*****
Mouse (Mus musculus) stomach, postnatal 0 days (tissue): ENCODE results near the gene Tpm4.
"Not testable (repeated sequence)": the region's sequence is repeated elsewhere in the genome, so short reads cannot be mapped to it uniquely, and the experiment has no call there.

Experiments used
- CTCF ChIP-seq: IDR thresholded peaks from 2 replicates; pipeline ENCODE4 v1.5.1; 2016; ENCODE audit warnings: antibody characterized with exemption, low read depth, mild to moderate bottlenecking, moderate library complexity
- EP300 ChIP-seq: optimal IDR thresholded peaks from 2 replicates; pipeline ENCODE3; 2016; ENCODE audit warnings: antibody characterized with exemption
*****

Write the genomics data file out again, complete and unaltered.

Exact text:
Mouse (Mus musculus) stomach, postnatal 0 days (tissue): ENCODE results near the gene Tpm4.
"Not testable (repeated sequence)": the region's sequence is repeated elsewhere in the genome, so short reads cannot be mapped to it uniquely, and the experiment has no call there.

Experiments used
- CTCF ChIP-seq: IDR thresholded peaks from 2 replicates; pipeline ENCODE4 v1.5.1; 2016; ENCODE audit warnings: antibody characterized with exemption, low read depth, mild to moderate bottlenecking, moderate library complexity
- EP300 ChIP-seq: optimal IDR thresholded peaks from 2 replicates; pipeline ENCODE3; 2016; ENCODE audit warnings: antibody characterized with exemption